Friday, 10 February 2012

A salty end to Bolivia and - hello Malvinas!

Uyuni. A small town from which you take a tour to the famous salt flats: isolated, windy, dusty, boiling hot and freezing cold. Full of tourist agencies and, yes, tourists. Tourists hanging out on the streets in big groups like they’re the best thing since sliced bread. Suffice to say, I didn’t like Uyuni: a victim of its own salty success. Of course, the locals can’t stand the sight of the tourists, either. I got into a pickle with a man working in an internet cafĂ© where everyone was paying to watch pages load. He followed on my heels as I walked out, silently threatening to hit me. That was when I realised what machism really is. I’ve seen how women sometimes barely look at you, how their man speaks for them, how the man who speaks louder gets served first. But to see a man in his forties threaten me so publicly was frightening. I couldn’t imagine what he’d be capable of behind closed doors. Sometimes I like to think I’m such a modern woman that I can break through gender barriers, that there are moments when I’m genderless, but in that incident I was reminded very clearly that I was a female, and that, in Bolivia at least, there is a marked difference between ‘her’ and ‘him’.

With the tour came other-worldly landscapes that made you feel you'd stepped off Earth, and the world's largest salt flats:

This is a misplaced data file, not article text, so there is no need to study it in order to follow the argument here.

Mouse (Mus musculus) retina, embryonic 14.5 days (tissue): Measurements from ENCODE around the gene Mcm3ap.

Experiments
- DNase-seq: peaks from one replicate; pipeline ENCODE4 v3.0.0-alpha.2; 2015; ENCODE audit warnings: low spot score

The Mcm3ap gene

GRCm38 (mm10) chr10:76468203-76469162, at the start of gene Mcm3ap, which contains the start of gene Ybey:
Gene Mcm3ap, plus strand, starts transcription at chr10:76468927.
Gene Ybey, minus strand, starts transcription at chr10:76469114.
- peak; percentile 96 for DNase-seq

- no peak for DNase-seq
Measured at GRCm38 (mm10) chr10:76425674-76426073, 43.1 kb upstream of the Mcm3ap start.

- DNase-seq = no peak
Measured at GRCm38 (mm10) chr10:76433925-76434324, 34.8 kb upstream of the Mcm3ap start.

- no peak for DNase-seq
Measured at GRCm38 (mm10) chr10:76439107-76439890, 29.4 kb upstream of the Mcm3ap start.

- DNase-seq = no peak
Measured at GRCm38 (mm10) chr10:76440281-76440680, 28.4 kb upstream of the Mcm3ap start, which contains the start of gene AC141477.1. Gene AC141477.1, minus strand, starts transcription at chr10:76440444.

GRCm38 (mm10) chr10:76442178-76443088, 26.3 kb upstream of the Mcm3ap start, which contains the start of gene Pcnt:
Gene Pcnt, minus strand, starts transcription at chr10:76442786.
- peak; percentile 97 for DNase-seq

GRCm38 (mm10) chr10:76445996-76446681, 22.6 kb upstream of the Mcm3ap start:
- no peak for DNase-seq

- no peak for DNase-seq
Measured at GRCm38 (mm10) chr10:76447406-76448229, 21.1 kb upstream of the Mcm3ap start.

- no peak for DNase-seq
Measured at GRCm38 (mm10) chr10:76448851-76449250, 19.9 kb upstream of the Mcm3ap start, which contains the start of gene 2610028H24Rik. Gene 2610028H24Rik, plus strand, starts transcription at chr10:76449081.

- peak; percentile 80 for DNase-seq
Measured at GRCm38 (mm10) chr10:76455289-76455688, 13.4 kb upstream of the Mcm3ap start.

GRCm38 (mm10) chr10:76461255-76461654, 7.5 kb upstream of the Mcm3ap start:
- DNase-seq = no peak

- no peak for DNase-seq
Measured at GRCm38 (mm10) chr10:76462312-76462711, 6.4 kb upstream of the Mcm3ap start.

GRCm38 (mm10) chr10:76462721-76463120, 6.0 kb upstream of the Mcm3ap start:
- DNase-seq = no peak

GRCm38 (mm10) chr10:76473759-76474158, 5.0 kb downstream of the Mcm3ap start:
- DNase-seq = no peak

the red, white, and coloured lagoons, the stone tree, Dali's desert, and various breeds of pink flamingo:

geysers (huge stinky holes that smell of rotten egg where sulphur is bubbling away), and a locomotive cemetry.    
     Our driver, Javier, was lovely. He drove us in a jeep for 3 days, prepared lunch at mid-day and cooked dinner as soon as we arrived at our resting place for the night. On the third day he told us about a bus accident he was in on his way home for Christmas - the brakes failed and the bus flew through the barrier and 200 metres down the mountain. Javier lost his memory, ability to speak French and English and had to have several operations. I knew buses were dangerous around these parts: I have blessed myself on more than one occasion, and we had our own scare when a chunk of the engine fell off our bus in Peru and I woke up to shouting and whistling.
     After the tour, being offered a shower by a little girl in the street and a night bus, I was on the bridge, officially in no-man’s land, waiting to get into Argentina. Standing in the queue under the scorching sun, I watched a pig eat a dead puppy. She got every bit of meat off that corpse, I can tell you.
     Stepping onto Argentian soil, after getting through with no search or questions (not everyone got through so easily), I was welcomed by a huge sign: “ The Faulklands are Argentinian”.